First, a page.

I admit I was a bit skeptical that an action RPG would work as a side-scroller. Most action RPG games have a top-down perspective. However, the change in perspective is a welcome change. Yfou can walk through the numerous areas and beat your way through them. They mostly come from the right side, which makes sense since you have cleared the areas behind you. The levels are relatively short as well, making it easy to finish a stage in a sitting without feeling like you are falling behind.
Plenty of opportunities to explore the levels do exist. Chests can be opened to gain treasure and items. Hidden items sparkle on the screen and come out when touched by the cursor. Doors can be opened that lead to more treasure, but also more monsters. Each of the dungeons has their own distinct feel due to the monsters they hold. You might be defeating bug-like creatures in one level, but ghosts and the supernatural the next.
If you are used to a slow pace with the brawlers in the game, don’t worry. All of the characters are relatively quick, making the fighting frantic. Having such an up tempo game gives you a sense of urgency to defeat the on-screen enemies. I never felt overwhelmed by the pace, though at times I felt like the bosses were moving faster than they should have.
[singlepic id=14948 w=320 h=240 float=left]That’s not to say that you won’t get your money’s worth. Each character has their own separate campaign that lasts 15-20 hours. You’ll have to work your way through each campaign, and once you get through the initial batch of stages, a new difficulty level opens up, giving levels alternate paths. You’ll have to defeat each boss within a specific time limit to acquire a talisman. Once all the talismans have been collected, another new difficulty level is unlocked and the level cap for the character goes up to 99.
You can upgrade your weapon using whatever spoils you have gained from each level. You can not only get equipment for your class but for other classes as well. You really can’t do much with whatever equipment you get for the other classes other than sell it. To equip anything, you need to have it appraised. You may just want to sell whatever you know isn’t for your class.
You can add members to your party by collecting up bones of already fallen warriors and taking them to the temple. There their bones can be resurrected and you can hire them at the bar. Trust me, while you can go alone, you will want to have other characters there to help you through your battles. Just be sure you can revive them. I wish you could have given your party members new equipment that you gained, but that’s not an option.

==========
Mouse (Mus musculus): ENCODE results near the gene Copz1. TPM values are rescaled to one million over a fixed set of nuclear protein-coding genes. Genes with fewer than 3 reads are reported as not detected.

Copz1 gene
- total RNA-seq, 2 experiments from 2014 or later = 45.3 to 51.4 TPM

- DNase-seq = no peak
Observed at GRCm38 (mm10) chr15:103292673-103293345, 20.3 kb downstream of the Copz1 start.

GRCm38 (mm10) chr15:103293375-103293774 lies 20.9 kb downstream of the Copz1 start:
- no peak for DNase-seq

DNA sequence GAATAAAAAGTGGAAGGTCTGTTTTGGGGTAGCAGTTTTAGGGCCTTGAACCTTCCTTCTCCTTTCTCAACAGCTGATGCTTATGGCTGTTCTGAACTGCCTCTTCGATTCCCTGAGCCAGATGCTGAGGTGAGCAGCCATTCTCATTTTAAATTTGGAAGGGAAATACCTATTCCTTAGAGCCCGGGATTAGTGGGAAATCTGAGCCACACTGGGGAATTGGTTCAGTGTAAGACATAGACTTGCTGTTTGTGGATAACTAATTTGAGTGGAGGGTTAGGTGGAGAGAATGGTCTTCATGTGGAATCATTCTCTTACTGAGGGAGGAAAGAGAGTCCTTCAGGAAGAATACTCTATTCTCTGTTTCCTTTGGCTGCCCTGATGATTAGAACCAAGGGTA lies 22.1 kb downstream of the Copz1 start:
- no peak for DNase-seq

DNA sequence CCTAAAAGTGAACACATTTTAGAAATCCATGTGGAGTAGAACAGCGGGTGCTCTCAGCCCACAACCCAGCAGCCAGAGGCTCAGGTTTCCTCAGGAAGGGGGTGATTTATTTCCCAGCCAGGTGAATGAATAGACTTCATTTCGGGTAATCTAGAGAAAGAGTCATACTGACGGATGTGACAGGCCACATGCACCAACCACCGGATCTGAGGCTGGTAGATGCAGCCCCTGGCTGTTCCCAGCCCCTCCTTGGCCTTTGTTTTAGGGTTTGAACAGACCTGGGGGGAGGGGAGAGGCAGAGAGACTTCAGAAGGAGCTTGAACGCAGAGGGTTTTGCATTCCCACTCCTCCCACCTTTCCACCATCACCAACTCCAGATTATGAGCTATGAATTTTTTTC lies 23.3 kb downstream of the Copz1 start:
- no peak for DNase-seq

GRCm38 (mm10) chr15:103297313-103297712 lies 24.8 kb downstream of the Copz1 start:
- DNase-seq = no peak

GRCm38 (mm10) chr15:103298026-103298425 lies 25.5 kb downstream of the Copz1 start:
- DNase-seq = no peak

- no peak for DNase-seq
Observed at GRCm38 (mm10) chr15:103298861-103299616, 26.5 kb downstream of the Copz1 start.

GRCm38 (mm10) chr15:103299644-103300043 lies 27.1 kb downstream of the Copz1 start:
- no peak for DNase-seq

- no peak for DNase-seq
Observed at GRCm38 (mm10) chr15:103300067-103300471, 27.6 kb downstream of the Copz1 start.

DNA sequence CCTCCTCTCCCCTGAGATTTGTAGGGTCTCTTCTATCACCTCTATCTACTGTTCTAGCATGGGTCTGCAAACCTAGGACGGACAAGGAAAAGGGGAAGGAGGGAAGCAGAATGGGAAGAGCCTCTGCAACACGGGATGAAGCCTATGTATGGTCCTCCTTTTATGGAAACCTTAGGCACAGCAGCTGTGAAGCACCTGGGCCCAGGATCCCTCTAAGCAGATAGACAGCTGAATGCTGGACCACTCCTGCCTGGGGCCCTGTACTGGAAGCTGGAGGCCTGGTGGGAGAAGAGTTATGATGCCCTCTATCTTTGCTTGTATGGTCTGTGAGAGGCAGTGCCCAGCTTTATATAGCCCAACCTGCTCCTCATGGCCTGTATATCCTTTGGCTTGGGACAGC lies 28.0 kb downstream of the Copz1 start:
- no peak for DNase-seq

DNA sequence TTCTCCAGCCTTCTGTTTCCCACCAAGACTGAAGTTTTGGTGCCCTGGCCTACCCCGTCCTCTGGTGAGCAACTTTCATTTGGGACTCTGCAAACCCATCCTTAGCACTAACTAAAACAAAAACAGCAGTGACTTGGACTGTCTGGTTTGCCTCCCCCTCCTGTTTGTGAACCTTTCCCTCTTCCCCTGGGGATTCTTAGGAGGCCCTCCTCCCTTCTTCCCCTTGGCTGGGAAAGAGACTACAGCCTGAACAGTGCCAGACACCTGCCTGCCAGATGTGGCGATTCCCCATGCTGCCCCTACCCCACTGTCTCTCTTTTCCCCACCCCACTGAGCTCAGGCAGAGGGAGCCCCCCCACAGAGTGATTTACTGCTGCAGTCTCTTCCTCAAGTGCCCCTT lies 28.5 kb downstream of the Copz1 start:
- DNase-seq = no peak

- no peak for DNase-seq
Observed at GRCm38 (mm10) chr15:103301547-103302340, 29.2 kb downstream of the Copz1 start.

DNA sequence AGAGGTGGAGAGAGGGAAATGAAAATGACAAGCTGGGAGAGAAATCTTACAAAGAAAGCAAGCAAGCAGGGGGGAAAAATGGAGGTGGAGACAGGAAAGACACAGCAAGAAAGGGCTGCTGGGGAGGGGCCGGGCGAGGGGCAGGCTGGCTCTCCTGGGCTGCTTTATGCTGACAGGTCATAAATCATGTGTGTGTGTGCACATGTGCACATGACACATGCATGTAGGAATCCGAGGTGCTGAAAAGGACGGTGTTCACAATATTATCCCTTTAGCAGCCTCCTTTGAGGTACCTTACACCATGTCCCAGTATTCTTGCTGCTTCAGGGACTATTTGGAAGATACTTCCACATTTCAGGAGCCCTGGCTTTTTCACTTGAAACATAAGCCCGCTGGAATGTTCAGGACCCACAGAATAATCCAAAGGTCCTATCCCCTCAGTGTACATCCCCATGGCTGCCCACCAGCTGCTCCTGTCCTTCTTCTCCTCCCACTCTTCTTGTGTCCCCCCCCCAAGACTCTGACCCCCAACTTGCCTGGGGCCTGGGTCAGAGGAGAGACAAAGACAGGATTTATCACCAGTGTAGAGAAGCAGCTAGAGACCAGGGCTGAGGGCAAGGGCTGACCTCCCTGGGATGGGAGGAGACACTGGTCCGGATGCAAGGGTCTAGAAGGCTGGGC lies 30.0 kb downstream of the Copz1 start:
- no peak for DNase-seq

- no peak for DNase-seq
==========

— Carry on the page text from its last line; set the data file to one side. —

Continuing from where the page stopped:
Another way to get others into your party is to have friends play online through the multiplayer. You can have three friends join you as you battle through the dungeons. You’ll just want to be sure that they are at a sufficient level to help you out through the dungeon or else you might be resurrecting their bone piles as well.
[singlepic id=14964 w=320 h=240 float=right]While the action is quick throughout the dungeon, things tend to slow down once you are in the main city hub. There you can go to the Adventurers Guild and get quests, go to the castle or wizards tower to get your next mission, and use the temple for getting blessings and reviving piles of bones. The tavern can be the place to tell of your tales of battle (saving your game), and gain allies for your party. The shop where you can get your equipment repaired and your loot appraised will constantly make you feel like you need to go there after every level to upgrade your equipment. This can slow the game down when all you really want to do is beat up some bad guys.
If you own Dragon’s Crown on the PS3 and the Vita, you can cross-save your game. That means that you can upload your save game from your PS3 and download it to your Vita, and vice versa. It is kind of surprising that there isn’t any cross-play or cross-buy option with this game, especially when the cross-save is an incredibly nice feature.
When VanillaWare promised that both games would be identical, they really delivered. There differences between the PS3 and Vita versions are minor. The controls are nearly identical. The Vita version does implement the touch screen, so instead of using the right analog stick for opening chests or searching for treasure, all you do is touch the area of the screen you want to explore. When a member of your party needs to be revived, you just need to touch their banner at the top of the screen to bring them back into the action, provided you have enough coin.
The graphics and sound are identical, though I felt like the characters were smaller on the Vita screen. Some slowdown is evident when a large number of enemies are on the screen, but it really isn’t noticeable throughout most of the game. Also, since the Vita isn’t easily viewed by onlookers, you are less likely to get dirty looks while playing the game in public.
Dragon’s Crown is a fun game, and the charm evident in previous Vanillaware games translates well into HD. The action is fast and furious, and it’s a game that can be played in multiple sessions or short bursts. As long as you can handle the tedium in the city trying to find your best loot and the depictions of the characters throughout the game, then Dragon’s Crown is worth taking a look at, especially if you own both a PS3 and Vita.